Mission and vision statements are indeed different, and understating the difference is key to developing the most effective statements. A mission statement is basically what defines a company’s business, while a vision statement should be all about the future of the company. “Vision statement is the lodestar that you are following to plot your course. The mission statement is the workhorse that you ride to get you to the destination”, Professor Randall Iden, MSC Faculty Director, explains.
When writing a Mission statement, it is important to recognize what the mission statement should tell you about the company. the mission statement is action-oriented and should let us know 3 important things as describes by Professor Iden:
- Who we are.
- What our shared values are.
- what we are trying to accomplish.
For example, the mission statement of Northwestern University is: “Northwestern is committed to excellent teaching, innovative research and the personal and intellectual growth of its students in a diverse academic community.”
Mission statements are not only limited to the company as a whole but can also be different depending on each department that makes up the company. “Each department in an organization can have a submission statement that emanates from the larger mission statement. By doing this you ensure that the identity is reinforced, as it is very hard to keep the organization together and link everyone without a strong sense of identity”, Professor Iden emphasizes.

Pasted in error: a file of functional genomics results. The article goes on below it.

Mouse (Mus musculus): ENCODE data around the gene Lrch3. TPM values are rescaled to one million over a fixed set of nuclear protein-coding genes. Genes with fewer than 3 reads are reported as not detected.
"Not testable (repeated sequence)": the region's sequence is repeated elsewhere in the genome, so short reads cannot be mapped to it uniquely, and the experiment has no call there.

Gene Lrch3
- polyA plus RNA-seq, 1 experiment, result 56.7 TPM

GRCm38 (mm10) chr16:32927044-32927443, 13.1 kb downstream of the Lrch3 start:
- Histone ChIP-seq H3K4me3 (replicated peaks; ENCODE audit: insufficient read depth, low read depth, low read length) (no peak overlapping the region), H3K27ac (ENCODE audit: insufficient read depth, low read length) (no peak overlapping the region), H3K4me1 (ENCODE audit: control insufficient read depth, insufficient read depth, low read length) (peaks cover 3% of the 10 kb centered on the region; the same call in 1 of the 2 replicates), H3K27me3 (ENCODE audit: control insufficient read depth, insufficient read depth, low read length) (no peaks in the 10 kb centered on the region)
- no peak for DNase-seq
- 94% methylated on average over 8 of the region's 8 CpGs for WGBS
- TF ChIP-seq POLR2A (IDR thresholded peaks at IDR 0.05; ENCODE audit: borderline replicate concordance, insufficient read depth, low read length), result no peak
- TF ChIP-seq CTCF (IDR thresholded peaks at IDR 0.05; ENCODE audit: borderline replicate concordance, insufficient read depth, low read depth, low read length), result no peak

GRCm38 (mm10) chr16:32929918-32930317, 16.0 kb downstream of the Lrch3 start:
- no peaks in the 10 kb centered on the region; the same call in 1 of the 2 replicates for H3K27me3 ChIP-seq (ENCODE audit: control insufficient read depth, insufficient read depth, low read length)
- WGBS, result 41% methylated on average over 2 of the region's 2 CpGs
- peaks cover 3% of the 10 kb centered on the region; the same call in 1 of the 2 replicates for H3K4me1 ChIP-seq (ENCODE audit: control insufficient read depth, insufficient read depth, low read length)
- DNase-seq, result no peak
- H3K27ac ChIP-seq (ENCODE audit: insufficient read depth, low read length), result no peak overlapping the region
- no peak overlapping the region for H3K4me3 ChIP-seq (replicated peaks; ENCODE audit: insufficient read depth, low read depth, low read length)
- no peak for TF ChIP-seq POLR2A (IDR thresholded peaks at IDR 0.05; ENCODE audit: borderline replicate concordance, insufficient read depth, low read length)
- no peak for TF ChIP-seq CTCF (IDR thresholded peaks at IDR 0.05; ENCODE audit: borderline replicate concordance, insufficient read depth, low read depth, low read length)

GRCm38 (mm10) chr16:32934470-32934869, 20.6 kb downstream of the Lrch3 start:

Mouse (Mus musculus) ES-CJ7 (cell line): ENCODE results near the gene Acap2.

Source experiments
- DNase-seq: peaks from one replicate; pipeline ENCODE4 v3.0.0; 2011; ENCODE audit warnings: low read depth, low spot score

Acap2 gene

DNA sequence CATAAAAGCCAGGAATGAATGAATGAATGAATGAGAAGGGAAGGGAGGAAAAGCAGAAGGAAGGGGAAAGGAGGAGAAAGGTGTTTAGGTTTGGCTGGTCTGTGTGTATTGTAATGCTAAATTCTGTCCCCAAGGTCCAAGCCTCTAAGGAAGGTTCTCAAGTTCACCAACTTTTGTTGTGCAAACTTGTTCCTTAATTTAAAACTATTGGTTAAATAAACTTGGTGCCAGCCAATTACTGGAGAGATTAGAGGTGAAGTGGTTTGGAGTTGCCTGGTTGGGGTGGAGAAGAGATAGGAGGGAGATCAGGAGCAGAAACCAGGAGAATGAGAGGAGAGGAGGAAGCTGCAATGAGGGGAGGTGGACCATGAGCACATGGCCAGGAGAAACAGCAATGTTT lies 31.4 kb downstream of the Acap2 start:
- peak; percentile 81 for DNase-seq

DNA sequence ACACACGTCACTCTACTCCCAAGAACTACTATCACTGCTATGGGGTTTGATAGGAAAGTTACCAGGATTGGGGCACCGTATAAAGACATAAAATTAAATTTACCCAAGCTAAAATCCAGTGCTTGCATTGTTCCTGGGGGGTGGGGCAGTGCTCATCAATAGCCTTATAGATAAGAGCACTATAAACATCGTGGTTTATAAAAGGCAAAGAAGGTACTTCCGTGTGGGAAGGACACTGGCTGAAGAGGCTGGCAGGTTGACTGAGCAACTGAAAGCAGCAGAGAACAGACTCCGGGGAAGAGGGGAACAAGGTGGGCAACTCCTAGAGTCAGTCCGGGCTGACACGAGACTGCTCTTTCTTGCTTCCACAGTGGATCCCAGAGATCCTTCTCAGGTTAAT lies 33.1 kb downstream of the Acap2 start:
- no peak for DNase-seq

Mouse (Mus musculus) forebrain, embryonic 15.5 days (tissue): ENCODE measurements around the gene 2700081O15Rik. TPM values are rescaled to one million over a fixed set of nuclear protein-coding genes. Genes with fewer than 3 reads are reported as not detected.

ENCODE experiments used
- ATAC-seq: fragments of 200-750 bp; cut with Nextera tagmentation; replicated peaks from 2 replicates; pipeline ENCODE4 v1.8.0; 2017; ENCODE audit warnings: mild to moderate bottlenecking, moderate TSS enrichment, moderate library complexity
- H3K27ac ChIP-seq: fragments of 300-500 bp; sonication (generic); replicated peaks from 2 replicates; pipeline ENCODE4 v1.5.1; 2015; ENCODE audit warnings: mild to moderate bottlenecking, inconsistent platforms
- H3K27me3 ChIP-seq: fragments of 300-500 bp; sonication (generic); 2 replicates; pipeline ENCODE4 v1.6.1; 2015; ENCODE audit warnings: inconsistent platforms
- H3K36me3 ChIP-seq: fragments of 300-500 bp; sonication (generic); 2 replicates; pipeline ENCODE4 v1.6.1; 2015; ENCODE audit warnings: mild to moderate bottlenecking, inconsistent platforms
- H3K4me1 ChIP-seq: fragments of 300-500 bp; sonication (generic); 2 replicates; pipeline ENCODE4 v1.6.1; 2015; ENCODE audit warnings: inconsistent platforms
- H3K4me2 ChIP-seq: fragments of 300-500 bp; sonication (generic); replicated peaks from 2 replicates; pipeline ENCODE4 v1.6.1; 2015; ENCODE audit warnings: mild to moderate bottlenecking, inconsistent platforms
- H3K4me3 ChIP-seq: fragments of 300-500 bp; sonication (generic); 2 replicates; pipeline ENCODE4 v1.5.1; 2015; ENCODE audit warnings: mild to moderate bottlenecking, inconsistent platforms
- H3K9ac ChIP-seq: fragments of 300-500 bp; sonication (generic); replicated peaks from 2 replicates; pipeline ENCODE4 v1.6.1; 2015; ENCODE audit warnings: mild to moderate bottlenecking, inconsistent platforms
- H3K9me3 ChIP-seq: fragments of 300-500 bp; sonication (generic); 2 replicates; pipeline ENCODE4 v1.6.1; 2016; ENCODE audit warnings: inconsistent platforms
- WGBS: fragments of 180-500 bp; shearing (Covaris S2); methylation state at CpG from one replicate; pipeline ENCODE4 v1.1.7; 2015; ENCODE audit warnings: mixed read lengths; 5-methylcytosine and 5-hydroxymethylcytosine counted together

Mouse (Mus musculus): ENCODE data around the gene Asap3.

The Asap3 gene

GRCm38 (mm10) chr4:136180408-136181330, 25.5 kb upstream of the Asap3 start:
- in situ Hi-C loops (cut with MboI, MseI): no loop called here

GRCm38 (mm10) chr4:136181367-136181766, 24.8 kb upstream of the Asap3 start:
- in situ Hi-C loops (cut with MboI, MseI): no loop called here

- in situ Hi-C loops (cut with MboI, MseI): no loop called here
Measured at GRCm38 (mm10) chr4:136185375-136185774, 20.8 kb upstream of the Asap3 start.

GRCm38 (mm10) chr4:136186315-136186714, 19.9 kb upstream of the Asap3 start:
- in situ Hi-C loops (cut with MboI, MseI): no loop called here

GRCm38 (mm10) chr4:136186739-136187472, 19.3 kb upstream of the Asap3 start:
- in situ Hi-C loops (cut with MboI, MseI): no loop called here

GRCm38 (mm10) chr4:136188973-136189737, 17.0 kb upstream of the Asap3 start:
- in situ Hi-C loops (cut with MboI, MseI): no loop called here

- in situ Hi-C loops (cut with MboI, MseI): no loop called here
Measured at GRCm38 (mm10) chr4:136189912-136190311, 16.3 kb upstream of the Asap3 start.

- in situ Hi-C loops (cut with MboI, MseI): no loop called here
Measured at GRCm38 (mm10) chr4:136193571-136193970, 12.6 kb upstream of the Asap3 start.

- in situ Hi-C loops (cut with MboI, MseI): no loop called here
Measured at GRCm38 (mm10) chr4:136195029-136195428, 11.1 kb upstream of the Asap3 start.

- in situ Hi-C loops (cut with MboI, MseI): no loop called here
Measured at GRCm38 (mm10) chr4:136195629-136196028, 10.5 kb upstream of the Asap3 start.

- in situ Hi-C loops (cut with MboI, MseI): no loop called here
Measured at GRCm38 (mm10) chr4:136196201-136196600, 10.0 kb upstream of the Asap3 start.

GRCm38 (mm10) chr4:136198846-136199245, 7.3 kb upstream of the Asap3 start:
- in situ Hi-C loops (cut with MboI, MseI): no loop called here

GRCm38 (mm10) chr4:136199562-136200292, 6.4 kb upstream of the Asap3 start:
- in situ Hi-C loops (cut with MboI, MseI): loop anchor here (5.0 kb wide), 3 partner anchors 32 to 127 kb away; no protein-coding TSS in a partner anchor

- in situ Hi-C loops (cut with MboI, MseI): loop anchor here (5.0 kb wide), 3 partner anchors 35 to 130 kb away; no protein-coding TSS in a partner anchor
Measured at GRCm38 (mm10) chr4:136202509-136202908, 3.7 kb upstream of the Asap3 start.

For example, the mission statement of the student affairs department at Northwestern University is:
“The mission of the Northwestern University Division of Student Affairs is to educate students, engage the community, and enrich the Northwestern experience.
We pursue our mission by providing learning programs, services, and mentoring to maximize students’ potential; removing barriers to learning; strengthening readiness to learn; and sustaining a safe and healthy Northwestern community.”
Where do companies go wrong in mission and vision statements?
Professor Iden explains that the most common mistake companies can make is using clichés. “Using clichés and boilerplate language, using language that sounds good to put up on a website but never intending to use it as a text that governs behavior and responsibility.”
Finally, we must not forget that an effective mission statement needs to involve everyone in the company, and that includes valuable stakeholders. Professor Iden stresses: “Those organizations that are dedicated to a larger purpose and aware of the interests of key stakeholders are much more likely to be successful and have fulfilled members than those that are unsure of how today’s task relates to something larger.”